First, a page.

On January 5th 2016, the Commercial Division of the Court of Cassation issued, with respect to commercial agency, an important decision on the qualification of public order law at the international level.
In the case in question, a commercial agency contract had been concluded between an agent who was a natural person and a French company principal (ArcelorMittal Revigny). The agent benefited from an exclusive representation and sales mandate in Germany. The principal terminated the agency contract and the agent sued for payment of various sums, including the termination indemnity provided for by article L. 134-12 of the French Commercial Code.
The Court of Appeal followed the argumentation of the principal and judged that German law, the law chosen by the parties, was the law applicable to the dispute. The agent challenged this decision before the Court of Cassation contending that the law of 25 June 1991 (transposing directive 86/653 of 18 December 1986 relating to commercial agency) was a law protecting public order which should apply.
The Court of Cassation rejected this argumentation stating that "the law of 25 June 1995, codified in articles L. 134-1 et seq of the French Commercial Code, is a law protecting domestic public order and [is] not a public order law applicable at the international level" (Cass. com., 5 January 2016, No. 14-10.628).
Accordingly, the Supreme Court returns to its previous position (Cass. com., 28 November 2000, No. 98-11.335) and seems, at first sight, to show a certain reluctance to comply with the case-law of the European Union Court of Justice (EUCJ). Indeed, in its decisions Ingmar (CJEU, 9 November 2000, C-381/98) and Unamar (CJEU, 17 October 2013, C-184/12), the EUCJ characterises the regime applicable to the termination indemnity due to a commercial agent as an "European Community public order law" and allows the national judge hearing the case to exclude the lex contractus in favour of his own national law if the comparative test prescribed by the Court authorizes him to do so.
However, a deeper analysis of these solutions reveals a certain consistency between the French and European decisions. In the case in question, the French judges faced an intra-community dispute and two laws that implement the same directive. It is therefore legitimate to think that they applied the comparative test prescribed by the Unamar decision and considered that the protection offered by articles L.134-1 et seq of the French Commercial Code did not embody the necessary characteristics to justify the exclusion of German law in a dispute where the agent performed all his activities in Germany.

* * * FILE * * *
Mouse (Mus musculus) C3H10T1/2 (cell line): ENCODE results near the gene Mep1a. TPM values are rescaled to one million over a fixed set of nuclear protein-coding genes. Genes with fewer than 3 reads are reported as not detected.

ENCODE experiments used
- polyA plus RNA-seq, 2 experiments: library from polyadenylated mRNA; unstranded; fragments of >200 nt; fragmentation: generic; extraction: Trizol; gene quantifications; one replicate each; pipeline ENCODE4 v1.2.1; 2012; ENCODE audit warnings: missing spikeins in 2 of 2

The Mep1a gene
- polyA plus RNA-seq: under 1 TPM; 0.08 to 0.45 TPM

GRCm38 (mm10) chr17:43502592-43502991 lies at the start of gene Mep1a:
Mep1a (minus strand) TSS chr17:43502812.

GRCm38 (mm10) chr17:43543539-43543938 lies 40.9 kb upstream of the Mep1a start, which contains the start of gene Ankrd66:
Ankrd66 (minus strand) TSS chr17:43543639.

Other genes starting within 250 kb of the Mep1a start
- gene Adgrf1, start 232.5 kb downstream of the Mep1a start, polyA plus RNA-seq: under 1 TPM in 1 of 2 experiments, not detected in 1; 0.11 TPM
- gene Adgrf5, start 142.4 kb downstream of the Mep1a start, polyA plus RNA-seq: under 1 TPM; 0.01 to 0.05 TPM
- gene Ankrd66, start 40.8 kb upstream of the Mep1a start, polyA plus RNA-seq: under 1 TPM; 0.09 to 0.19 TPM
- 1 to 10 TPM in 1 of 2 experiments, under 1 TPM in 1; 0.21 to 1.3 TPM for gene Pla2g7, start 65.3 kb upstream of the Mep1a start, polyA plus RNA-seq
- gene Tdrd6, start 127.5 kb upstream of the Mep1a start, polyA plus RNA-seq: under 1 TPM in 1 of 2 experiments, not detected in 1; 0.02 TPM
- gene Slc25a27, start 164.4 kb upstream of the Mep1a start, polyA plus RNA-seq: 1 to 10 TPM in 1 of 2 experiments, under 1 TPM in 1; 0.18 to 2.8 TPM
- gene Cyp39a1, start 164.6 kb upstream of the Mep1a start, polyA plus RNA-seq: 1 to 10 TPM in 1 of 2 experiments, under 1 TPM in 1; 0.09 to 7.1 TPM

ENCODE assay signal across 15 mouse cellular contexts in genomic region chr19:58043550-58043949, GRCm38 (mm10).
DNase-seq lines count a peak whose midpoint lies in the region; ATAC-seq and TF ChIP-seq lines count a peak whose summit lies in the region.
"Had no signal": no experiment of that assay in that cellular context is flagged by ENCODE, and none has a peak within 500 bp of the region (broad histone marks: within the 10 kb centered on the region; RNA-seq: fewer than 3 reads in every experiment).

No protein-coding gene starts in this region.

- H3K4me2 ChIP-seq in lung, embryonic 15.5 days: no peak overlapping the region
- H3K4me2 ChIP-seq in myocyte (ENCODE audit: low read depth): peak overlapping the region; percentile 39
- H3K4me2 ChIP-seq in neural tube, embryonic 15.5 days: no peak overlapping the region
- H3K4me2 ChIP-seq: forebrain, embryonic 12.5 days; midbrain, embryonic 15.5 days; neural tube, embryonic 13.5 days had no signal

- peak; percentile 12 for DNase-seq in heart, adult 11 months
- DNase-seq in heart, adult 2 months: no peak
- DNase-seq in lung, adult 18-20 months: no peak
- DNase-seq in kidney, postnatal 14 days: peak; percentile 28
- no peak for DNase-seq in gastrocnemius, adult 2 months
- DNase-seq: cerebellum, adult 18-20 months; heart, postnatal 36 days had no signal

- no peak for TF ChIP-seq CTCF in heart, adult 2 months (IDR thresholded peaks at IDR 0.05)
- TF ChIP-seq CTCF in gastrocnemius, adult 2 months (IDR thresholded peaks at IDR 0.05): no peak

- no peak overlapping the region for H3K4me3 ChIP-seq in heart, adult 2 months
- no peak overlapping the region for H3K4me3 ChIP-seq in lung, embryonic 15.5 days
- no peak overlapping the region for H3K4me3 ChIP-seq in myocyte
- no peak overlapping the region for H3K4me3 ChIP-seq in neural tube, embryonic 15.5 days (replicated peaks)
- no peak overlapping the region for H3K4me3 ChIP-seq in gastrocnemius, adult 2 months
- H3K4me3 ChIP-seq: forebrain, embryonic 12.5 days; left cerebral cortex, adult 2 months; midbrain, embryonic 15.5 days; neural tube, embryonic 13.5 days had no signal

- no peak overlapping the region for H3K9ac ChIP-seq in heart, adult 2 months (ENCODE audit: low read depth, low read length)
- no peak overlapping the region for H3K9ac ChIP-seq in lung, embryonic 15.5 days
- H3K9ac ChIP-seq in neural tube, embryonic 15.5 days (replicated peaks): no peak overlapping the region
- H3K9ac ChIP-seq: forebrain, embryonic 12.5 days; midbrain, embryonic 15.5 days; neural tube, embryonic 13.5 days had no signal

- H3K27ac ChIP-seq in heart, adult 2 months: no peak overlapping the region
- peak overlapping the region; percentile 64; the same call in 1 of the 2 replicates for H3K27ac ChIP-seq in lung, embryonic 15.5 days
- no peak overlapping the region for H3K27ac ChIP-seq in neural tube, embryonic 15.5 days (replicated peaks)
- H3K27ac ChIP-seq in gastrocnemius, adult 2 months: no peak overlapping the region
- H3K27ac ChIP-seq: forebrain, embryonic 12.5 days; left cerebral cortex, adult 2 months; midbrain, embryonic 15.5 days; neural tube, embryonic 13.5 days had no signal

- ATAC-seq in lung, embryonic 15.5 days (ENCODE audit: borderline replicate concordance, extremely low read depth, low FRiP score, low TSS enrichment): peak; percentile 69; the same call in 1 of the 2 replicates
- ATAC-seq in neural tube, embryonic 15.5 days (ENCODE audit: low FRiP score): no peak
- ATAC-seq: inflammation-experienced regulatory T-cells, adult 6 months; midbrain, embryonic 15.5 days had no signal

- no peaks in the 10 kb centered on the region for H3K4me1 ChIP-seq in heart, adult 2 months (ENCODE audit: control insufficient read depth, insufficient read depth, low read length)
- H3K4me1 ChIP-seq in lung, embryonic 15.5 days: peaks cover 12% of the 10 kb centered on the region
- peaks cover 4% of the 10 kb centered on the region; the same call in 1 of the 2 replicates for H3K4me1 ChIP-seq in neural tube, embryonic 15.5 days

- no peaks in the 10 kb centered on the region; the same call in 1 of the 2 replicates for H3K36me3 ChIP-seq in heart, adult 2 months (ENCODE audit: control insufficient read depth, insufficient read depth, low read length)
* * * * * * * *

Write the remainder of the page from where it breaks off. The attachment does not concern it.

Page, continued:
Moreover, the Unamar judgement, while acknowledging the public order law status of the law implementing the directive, adds that the exclusion of the lex contractus (German law here) in favour of the lex fori (French law here) also supposes that the member state where the case is judged decides so and declares such a law to be necessary to the safeguard of its public interests.
Nevertheless, the Court of Cassation's position may seem debatable as the termination indemnity granted under French law (which is usually of two years of commissions) is more advantageous for the commercial agent than the indemnity awarded by German law (which is set at one year of commissions). In this respect, the absence of any official publication of this decision shows that the Court of Cassation does not intend to make a landmark case of this decision.
The questions surrounding the public order law status of articles L. 134-1 et seq of the French Commercial Code will therefore not be resolved by this unpublished decision and we will have to wait for a new decision of our Supreme Court to determine its firm and final position on this issue. Is this a resistance of our courts to European doctrine or a thorough and implicit application of the Unamar case-law?
Unifying European and French regimes towards the acknowledgement of the public order law status of the law of 25 June 1991 would offer clarity and predictability. It would also avoid introducing a dichotomy in the handling of intra-community and extra-community disputes. For the time being, the Court of Cassation does not seem to be taking this path…